Material concerning President Ford's service in the Navy during World War II and in the inactive reserve, 1946-1963, plus the history of the USS Monterey, the aircraft carrier on which he served in 1943 and 1944. Included are copies of his official Navy personnel file, Mr. Ford's own file of orders and correspondence, and materials on the Monterey sent to Mr. Ford by former shipmates.
1.2 linear feet (ca. 2,400 pages)
Gerald R. Ford (accession numbers 79-14, 80-10, 80-15, 81-63, 84-7, 90-1, 90-28, 92-2, 2000-39, 2001-3, 2001-24, 2001-30, 2001-31, 2002-4, 2002-5, 2002-6, 2002-7)
Gerald R. Ford donated to the United States of America his copyrights in all of his unpublished writings in National Archives collections. The copyrights to materials written by other individuals or organizations are presumed to remain with them. Works prepared by U.S. Government employees as part of their official duties are in the public domain.
Prepared by William McNitt, March 1992; Revised, December 2001
[s:\bin\findaid\ford, gerald - papers relating to his u.s. navy service.doc]
Gerald Ford initially applied for a commission in the active Naval Reserve less than a week after the Japanese bombing of the American fleet at Pearl Harbor in 1941. His first choice was to serve in the intelligence branch, so the Navy began a background check to see if he qualified.
This process took several months and Ford had no promises that a position would be offered, so about two months later he applied for a commission in the physical education branch. In April 1942, he accepted an appointment as an ensign and commenced a month's training with the V-5 Instructor's course at the U.S. Naval Academy. Upon completion of his training, the Navy assigned him to the Naval Aviation Pre-Flight Training School at the University of North Carolina. He taught seamanship, ordnance and gunnery, and first aid, while also coaching all sports participated in by the cadets.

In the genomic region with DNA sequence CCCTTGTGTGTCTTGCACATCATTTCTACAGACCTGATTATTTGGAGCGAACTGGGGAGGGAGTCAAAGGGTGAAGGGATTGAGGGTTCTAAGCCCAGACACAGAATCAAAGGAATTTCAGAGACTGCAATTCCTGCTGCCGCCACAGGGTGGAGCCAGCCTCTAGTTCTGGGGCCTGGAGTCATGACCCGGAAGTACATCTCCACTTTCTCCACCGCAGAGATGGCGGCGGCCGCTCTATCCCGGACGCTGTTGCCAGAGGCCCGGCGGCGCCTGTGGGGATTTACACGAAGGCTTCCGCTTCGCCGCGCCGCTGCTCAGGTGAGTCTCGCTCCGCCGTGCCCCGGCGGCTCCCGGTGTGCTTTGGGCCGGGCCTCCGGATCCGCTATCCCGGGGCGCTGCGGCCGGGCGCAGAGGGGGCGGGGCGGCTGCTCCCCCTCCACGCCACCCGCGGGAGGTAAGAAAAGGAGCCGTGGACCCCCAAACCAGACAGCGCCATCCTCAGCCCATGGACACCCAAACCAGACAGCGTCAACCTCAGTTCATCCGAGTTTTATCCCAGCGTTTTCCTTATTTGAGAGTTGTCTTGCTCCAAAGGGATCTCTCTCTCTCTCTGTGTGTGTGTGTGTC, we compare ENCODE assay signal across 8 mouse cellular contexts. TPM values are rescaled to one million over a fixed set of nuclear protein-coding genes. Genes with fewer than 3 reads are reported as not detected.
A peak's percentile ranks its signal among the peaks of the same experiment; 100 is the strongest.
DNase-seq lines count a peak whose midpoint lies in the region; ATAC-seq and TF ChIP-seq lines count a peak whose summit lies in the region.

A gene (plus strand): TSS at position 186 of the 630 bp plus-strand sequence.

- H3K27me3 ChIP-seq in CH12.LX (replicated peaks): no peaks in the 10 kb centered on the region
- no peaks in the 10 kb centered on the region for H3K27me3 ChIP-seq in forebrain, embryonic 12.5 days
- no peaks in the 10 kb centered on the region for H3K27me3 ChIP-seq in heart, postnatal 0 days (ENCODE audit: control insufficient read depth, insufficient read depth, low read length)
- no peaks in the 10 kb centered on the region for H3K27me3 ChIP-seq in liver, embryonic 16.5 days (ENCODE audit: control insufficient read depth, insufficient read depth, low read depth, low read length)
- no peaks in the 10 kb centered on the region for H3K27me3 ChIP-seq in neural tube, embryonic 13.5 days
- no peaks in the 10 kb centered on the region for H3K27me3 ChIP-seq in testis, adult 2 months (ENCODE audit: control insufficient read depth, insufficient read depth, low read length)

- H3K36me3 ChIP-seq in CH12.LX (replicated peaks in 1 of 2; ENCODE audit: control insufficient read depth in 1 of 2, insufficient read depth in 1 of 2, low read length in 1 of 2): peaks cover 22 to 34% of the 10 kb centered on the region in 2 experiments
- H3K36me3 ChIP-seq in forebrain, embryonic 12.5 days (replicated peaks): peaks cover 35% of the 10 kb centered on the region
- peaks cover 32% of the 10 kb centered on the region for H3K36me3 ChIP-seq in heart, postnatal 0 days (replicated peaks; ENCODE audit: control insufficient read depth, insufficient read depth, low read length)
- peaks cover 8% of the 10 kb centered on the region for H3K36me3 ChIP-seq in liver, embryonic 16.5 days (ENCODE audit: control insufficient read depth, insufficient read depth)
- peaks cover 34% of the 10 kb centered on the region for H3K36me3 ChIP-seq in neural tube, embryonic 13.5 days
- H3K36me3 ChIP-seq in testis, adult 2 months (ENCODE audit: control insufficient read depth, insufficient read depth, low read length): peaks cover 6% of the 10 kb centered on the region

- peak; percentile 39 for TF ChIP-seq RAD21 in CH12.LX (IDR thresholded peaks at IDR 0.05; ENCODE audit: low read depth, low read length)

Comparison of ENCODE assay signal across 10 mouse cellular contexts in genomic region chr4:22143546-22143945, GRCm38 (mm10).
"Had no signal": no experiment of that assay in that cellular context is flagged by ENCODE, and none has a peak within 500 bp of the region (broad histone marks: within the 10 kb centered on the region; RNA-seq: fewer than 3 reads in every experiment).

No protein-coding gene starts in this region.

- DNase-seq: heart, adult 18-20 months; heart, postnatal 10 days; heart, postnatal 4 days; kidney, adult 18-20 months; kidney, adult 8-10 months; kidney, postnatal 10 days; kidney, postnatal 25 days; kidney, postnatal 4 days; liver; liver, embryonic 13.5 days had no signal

After seven months at the training school, Ford became anxious to get more directly involved in the war effort. He requested that he be reassigned to sea duty and the Navy soon complied. Ford served on the light aircraft carrier USS Monterey from May 1943 to December 1944 as director of physical training, gunnery officer, and assistant navigator. The Monterey participated in nearly every major action in the South Pacific and in support of landings on the Gilbert Islands, Truk, Saipan, and the Philippines.
Following his service on the Monterey, Ford spent the balance of the war at the Naval Reserve Training Command in Glenview, Illinois, and was honorably discharged in January 1946 at the grade of lieutenant commander. He remained with the inactive Naval Reserve until 1963.
Scope and Content of Ford's Navy Papers
President Ford donated to the Library his file of correspondence, personnel forms, orders, and some related publications from his service in the active and inactive Naval Reserve. In addition, he authorized the Library to obtain photocopies of his official personnel file from the Bureau of Naval Personnel to add to this collection.